China loves islands. It loves them so much it has manufactured its own from mere atolls to dominate the South China Sea, roiling the neighbours and drawing American navy task forces to challenge for right of free passage.
Now China has a new island in its sights. In the Caribbean. It's Antigua.
Plans to construct a sprawling “Chinese colony” complete with factories, homes and holiday resorts across a pristine marine reserve in Antigua have ignited a storm of controversy on the Caribbean island.
Known locally as the Yida project after its main investor, Yida Zhang, the scheme includes plans for a manufacturing hub which promises several hundred jobs and increased exports.A land grab that will transform the island paradise.
What sets the Yida project apart – in addition to its sheer size, which spans more than 2,000 acres – is that Chinese investors have been given a license to establish their own special economic zone for the new community’s residents and businesses who will benefit from tax waivers.
Under an agreement signed in 2015, developers are entitled to set up a seafood harvesting company within the zone and net 90% of the profits. The zone is also free of all taxes levied elsewhere in the country, including income tax, sales tax and import and export duties. Anyone investing more than $400,000 will be eligible for Antiguan citizenship.
...Lead architect Rick Solberg recently told local radio: “It’s really a town. We’re creating a resident population, as well as jobs and a resort destination.”
Investors bought the land for $68m from the liquidators for the disgraced Texas financier Allen Stanford, once Antigua’s biggest employer, now serving a 110-year prison sentence in the US for running a global Ponzi scheme.
The deal with main shareholder Yida Zhang was struck in 2014 shortly after the prime minister, Gaston Browne, took office, declaring his intention to transform the twin island nation of 100,000 people into an “economic powerhouse”.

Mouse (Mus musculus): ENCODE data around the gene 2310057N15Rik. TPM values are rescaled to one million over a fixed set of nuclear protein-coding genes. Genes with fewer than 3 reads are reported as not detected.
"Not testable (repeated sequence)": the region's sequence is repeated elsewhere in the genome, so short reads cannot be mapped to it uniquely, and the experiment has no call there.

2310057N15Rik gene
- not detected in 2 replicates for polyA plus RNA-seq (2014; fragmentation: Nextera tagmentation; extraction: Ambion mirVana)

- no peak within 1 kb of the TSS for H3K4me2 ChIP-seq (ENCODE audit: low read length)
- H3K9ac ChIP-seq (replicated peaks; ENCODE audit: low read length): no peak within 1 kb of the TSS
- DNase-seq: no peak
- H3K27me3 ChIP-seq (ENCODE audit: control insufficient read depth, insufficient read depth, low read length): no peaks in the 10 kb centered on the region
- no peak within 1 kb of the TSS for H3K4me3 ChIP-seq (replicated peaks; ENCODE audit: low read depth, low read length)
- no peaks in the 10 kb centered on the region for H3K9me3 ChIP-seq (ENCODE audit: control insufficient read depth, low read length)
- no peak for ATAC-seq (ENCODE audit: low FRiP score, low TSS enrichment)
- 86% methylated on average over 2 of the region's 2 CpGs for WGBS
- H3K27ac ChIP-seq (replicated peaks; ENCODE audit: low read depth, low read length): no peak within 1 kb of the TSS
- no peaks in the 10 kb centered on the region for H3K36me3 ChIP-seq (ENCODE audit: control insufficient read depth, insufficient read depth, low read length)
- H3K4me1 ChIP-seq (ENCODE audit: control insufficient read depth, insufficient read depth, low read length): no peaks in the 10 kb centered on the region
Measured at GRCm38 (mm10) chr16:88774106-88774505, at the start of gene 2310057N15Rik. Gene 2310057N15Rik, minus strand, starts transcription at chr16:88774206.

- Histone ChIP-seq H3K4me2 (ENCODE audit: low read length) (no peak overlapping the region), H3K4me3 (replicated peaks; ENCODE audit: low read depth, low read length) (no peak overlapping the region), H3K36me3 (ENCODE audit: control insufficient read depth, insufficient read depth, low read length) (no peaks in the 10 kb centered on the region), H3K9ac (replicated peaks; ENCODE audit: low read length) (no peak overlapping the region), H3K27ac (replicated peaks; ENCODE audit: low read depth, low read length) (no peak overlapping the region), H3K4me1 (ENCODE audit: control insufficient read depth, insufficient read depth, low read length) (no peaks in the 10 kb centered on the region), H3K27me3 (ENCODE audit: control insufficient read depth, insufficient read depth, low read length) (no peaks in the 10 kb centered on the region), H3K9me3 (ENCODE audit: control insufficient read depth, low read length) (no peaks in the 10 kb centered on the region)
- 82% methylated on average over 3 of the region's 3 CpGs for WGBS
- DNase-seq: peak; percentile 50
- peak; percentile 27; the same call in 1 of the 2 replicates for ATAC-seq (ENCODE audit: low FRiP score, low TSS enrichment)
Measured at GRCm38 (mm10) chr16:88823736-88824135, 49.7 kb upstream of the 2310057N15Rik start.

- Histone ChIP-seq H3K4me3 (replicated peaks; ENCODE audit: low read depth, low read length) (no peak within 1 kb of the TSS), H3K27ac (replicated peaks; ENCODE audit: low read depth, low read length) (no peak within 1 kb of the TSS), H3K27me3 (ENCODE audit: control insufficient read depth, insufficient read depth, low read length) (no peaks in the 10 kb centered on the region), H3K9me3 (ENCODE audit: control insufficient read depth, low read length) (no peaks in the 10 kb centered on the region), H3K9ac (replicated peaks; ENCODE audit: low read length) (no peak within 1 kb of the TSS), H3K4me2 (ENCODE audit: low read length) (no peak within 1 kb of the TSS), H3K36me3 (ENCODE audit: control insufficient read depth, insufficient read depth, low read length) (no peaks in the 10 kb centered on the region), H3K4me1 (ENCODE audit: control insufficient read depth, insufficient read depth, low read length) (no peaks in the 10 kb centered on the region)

The development encroaches on coastal land and several tiny unspoilt islands that fall within Antigua’s largest marine reserve, protected by law since 2005. Its mangroves have long been a haven for migrating birds and a draw for tourists who flock to experience the untouched beauty.
The area is also a nesting ground for critically endangered sea turtles, the threatened West Indian whistling duck and the Antiguan racer, once dubbed the world’s rarest snake, brought back from the brink of extinction by efforts from local environmentalists.
“We have spent 25 years working there, rehabilitating habitats for various wildlife,” said Arica Hill, executive director of Antigua’s Environmental Awareness Group. “[Now we’re] seeing 25 years of work go downhill. It’s literally devastating.
“If it can happen in a marine protected area, where else can it happen?”Some have predicted that China's island fetish may eventually materialize in the form of man-made islands in the Arctic Ocean from which China may advance claims on the supposedly resource-rich sea bed.